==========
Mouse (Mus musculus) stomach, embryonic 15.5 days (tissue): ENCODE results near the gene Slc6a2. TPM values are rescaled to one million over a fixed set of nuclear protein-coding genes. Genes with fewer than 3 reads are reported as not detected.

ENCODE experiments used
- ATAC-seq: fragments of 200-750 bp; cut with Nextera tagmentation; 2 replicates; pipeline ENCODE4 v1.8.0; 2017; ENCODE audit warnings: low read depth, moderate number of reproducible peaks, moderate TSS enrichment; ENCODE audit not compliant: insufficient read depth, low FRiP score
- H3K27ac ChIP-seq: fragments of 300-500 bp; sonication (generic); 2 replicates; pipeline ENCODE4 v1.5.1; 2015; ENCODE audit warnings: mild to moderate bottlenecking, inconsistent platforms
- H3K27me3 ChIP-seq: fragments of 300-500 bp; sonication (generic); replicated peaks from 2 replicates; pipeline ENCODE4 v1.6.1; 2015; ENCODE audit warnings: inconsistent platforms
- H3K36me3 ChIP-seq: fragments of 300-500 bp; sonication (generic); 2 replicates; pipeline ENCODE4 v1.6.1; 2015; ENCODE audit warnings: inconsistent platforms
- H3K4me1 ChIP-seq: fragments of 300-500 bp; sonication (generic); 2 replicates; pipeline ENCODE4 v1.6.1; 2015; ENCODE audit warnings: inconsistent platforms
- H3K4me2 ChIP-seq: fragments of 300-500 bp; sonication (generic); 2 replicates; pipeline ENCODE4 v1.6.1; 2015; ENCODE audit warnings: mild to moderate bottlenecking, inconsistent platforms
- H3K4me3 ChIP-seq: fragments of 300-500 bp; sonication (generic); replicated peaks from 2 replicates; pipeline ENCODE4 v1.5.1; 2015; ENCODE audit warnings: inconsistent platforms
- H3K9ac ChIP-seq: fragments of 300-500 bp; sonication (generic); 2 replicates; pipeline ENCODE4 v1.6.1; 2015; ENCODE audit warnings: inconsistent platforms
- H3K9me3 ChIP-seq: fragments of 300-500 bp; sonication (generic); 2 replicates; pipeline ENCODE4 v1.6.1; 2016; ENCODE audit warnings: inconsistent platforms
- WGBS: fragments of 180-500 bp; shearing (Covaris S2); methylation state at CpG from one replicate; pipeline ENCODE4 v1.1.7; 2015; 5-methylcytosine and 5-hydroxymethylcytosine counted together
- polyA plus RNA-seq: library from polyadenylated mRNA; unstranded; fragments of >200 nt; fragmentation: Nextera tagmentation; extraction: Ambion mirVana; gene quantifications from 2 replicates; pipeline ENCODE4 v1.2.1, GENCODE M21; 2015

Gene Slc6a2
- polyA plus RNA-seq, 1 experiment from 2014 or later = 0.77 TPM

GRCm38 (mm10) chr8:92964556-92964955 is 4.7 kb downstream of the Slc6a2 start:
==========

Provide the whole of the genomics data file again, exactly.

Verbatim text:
Mouse (Mus musculus) stomach, embryonic 15.5 days (tissue): ENCODE results near the gene Slc6a2. TPM values are rescaled to one million over a fixed set of nuclear protein-coding genes. Genes with fewer than 3 reads are reported as not detected.

ENCODE experiments used
- ATAC-seq: fragments of 200-750 bp; cut with Nextera tagmentation; 2 replicates; pipeline ENCODE4 v1.8.0; 2017; ENCODE audit warnings: low read depth, moderate number of reproducible peaks, moderate TSS enrichment; ENCODE audit not compliant: insufficient read depth, low FRiP score
- H3K27ac ChIP-seq: fragments of 300-500 bp; sonication (generic); 2 replicates; pipeline ENCODE4 v1.5.1; 2015; ENCODE audit warnings: mild to moderate bottlenecking, inconsistent platforms
- H3K27me3 ChIP-seq: fragments of 300-500 bp; sonication (generic); replicated peaks from 2 replicates; pipeline ENCODE4 v1.6.1; 2015; ENCODE audit warnings: inconsistent platforms
- H3K36me3 ChIP-seq: fragments of 300-500 bp; sonication (generic); 2 replicates; pipeline ENCODE4 v1.6.1; 2015; ENCODE audit warnings: inconsistent platforms
- H3K4me1 ChIP-seq: fragments of 300-500 bp; sonication (generic); 2 replicates; pipeline ENCODE4 v1.6.1; 2015; ENCODE audit warnings: inconsistent platforms
- H3K4me2 ChIP-seq: fragments of 300-500 bp; sonication (generic); 2 replicates; pipeline ENCODE4 v1.6.1; 2015; ENCODE audit warnings: mild to moderate bottlenecking, inconsistent platforms
- H3K4me3 ChIP-seq: fragments of 300-500 bp; sonication (generic); replicated peaks from 2 replicates; pipeline ENCODE4 v1.5.1; 2015; ENCODE audit warnings: inconsistent platforms
- H3K9ac ChIP-seq: fragments of 300-500 bp; sonication (generic); 2 replicates; pipeline ENCODE4 v1.6.1; 2015; ENCODE audit warnings: inconsistent platforms
- H3K9me3 ChIP-seq: fragments of 300-500 bp; sonication (generic); 2 replicates; pipeline ENCODE4 v1.6.1; 2016; ENCODE audit warnings: inconsistent platforms
- WGBS: fragments of 180-500 bp; shearing (Covaris S2); methylation state at CpG from one replicate; pipeline ENCODE4 v1.1.7; 2015; 5-methylcytosine and 5-hydroxymethylcytosine counted together
- polyA plus RNA-seq: library from polyadenylated mRNA; unstranded; fragments of >200 nt; fragmentation: Nextera tagmentation; extraction: Ambion mirVana; gene quantifications from 2 replicates; pipeline ENCODE4 v1.2.1, GENCODE M21; 2015

Gene Slc6a2
- polyA plus RNA-seq, 1 experiment from 2014 or later = 0.77 TPM

GRCm38 (mm10) chr8:92964556-92964955 is 4.7 kb downstream of the Slc6a2 start: